A few years ago, the BBC and the National Trust collaborated on a project to do up Avebury Manor, in Wiltshire, in an innovative way. I avoid the word ‘restore’, as each room was done up, using modern copies and decoration, as a kind of stage set, to illustrate how the room might have looked at a certain period of the Manor’s history. Right now, staff and volunteers have further embellished each room to show how it might have looked at Christmas. I visited last week with a friend. Here are some photos I took, reflecting not historical order, but our tour, which started with how a Tudor dining room might have looked at Christmas in the mid 16th century. Next was a dining room as it might have been in 1798, when the then owner, Sir Adam Williamson, former Governor of Jamaica had a fatal fall in that very room, possibly as the result of a stroke. We visited the post World War I billiard room, but I was unable to get a decent picture, other than this one, for too much brilliant sunlight and the presence of too many visitors.
The 1912 kitchen occasionally reminded us of items we had known in our own 20th-century childhoods.
We were pleased to be offered in the room next door, which had been the servants’ hall, minced pies and mulled apple juice.
It was the millionaire archeologist Sir Alexander Keiller, of the marmalade family, who bought Avebury Manor in the 20th century, in order to work on excavating and re-erecting the standing stones. (His widow gifted the estate to the National Trust in 1966.) Here is his parlour as it may have looked in the 1930s.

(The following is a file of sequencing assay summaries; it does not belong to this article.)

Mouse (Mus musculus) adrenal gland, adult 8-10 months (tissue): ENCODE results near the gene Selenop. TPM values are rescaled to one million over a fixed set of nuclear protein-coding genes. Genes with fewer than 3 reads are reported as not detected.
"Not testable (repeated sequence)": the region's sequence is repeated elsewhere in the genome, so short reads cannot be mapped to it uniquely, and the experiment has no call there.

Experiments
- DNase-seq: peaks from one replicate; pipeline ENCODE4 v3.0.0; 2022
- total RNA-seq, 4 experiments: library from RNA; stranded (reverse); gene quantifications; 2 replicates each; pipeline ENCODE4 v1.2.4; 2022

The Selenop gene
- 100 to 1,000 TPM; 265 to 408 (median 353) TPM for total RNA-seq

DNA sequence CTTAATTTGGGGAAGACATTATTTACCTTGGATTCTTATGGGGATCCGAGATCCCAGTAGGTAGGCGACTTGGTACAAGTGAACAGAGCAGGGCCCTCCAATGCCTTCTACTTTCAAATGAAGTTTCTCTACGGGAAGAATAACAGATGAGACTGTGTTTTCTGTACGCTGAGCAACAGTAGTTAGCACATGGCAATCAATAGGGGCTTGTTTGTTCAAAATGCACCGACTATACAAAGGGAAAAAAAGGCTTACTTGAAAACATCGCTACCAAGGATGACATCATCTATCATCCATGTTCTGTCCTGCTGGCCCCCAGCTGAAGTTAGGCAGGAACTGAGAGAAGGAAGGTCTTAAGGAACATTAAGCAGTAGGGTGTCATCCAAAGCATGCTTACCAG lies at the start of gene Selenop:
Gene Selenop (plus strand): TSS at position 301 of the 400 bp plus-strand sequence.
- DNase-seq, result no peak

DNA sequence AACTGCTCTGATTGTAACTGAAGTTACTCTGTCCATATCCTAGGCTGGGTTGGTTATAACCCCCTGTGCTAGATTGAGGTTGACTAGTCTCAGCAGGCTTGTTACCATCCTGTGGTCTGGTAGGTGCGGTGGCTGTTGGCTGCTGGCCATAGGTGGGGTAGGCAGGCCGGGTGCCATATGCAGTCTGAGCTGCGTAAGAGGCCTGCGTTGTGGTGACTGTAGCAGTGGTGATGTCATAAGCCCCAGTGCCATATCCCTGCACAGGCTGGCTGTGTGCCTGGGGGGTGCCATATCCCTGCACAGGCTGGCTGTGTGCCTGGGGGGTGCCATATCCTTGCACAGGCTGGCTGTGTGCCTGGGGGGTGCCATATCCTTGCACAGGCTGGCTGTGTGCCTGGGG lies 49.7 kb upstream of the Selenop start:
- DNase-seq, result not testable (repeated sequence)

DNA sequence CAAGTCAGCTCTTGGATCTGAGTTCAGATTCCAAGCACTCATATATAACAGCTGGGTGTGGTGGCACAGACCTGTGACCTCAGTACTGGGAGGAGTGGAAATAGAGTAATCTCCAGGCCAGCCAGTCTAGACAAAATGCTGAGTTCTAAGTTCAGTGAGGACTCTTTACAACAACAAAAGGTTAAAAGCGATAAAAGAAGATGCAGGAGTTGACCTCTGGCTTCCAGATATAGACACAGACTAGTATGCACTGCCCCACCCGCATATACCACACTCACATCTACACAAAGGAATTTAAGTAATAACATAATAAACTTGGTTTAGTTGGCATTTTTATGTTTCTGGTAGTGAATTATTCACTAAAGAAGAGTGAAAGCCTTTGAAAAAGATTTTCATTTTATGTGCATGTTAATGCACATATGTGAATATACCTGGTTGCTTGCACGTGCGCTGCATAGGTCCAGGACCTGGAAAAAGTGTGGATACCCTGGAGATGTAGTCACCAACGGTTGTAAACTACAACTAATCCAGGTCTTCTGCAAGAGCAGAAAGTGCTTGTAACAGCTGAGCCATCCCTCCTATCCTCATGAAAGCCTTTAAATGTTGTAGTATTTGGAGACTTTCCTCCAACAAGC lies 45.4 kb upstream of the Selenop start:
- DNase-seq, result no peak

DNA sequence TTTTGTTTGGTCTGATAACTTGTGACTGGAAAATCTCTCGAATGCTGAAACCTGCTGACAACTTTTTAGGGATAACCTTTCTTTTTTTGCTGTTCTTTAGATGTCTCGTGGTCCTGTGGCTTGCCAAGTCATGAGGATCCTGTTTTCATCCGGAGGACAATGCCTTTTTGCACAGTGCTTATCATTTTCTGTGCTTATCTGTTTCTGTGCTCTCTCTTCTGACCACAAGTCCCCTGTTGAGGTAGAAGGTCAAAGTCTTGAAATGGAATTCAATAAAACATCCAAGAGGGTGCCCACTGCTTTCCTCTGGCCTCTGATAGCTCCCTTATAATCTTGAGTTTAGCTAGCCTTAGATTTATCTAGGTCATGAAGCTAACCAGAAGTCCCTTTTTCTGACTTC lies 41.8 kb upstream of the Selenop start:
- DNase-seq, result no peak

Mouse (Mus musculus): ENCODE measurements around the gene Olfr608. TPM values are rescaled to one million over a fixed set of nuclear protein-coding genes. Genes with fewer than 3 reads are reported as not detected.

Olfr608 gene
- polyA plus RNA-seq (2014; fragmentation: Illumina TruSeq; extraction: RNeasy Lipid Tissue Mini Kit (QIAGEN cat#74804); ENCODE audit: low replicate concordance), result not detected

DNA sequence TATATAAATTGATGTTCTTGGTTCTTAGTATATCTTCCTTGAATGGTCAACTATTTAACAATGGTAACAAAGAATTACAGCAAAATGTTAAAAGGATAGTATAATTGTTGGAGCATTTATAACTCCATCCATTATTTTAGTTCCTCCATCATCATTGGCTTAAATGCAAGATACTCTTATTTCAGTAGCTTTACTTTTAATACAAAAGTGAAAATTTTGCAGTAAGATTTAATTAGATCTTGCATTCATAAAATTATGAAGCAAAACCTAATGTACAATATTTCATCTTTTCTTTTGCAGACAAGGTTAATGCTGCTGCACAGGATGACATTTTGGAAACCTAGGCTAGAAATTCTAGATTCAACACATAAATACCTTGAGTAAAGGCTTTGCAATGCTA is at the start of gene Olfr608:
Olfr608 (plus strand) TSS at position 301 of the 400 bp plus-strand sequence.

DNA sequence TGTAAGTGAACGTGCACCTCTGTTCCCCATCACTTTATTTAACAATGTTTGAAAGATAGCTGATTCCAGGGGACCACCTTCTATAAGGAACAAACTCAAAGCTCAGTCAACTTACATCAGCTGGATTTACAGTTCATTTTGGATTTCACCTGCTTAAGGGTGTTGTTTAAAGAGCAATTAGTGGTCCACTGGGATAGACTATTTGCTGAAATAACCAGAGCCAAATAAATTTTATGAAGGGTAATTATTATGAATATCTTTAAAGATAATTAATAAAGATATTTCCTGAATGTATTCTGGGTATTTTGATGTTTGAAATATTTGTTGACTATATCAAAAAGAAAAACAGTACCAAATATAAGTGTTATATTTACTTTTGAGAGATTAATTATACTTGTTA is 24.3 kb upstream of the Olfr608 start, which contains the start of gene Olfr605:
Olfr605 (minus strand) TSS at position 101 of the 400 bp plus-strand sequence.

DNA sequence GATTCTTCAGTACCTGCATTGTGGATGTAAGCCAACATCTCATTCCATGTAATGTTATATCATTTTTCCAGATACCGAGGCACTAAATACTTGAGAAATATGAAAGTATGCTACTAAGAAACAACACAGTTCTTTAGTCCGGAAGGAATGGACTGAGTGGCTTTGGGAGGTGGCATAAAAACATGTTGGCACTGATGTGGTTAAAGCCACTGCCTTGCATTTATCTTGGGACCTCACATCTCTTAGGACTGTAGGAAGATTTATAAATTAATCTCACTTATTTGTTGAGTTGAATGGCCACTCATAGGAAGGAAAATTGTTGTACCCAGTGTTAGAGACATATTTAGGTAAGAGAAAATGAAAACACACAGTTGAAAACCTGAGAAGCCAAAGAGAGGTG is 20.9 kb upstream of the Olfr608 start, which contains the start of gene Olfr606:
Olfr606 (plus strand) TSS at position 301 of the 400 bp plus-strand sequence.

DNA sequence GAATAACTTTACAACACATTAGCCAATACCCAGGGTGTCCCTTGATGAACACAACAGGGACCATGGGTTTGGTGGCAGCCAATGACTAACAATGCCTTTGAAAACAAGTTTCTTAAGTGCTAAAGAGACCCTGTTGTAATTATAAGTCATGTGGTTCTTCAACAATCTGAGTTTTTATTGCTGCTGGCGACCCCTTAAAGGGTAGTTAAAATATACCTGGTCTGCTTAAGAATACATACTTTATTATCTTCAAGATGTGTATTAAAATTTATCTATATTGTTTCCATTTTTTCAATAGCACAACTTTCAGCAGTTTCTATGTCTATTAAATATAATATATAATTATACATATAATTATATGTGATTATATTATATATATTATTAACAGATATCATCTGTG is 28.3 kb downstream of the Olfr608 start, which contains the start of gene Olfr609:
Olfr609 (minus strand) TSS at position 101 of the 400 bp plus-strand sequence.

Next we saw a late Tudor bedroom, sadly with a sumptuous bedcover removed and a rather boring ‘Christmassy’ one in its place. Still, it was good to see the handmade felt decorations on the Christmas tree, though on reflection wasn’t it the Queen Victoria’s Prince Albert who introduced that traditional Christmas symbol to the country? Queen Anne may or may not have dined at Avebury Manor, and may or may not have slept there in 1702. But Richard Holford, the owner at the time, may well have prepared for the eventuality, and here is a stage set version (as the guide insisted) of how it might have been done.No explanation was given of these festive delights: Most of the garden was closed, but we were able to see a little of it and look back at the house,
before walking alongside the wall past the church to the outbuildings, including the cafeteria where we lunched, after visiting the archeological museum. Then, as it was a chilly day, whether or not the sun was out, we limited our visit to the Avebury Stone Circle to a few minutes, before making our way home.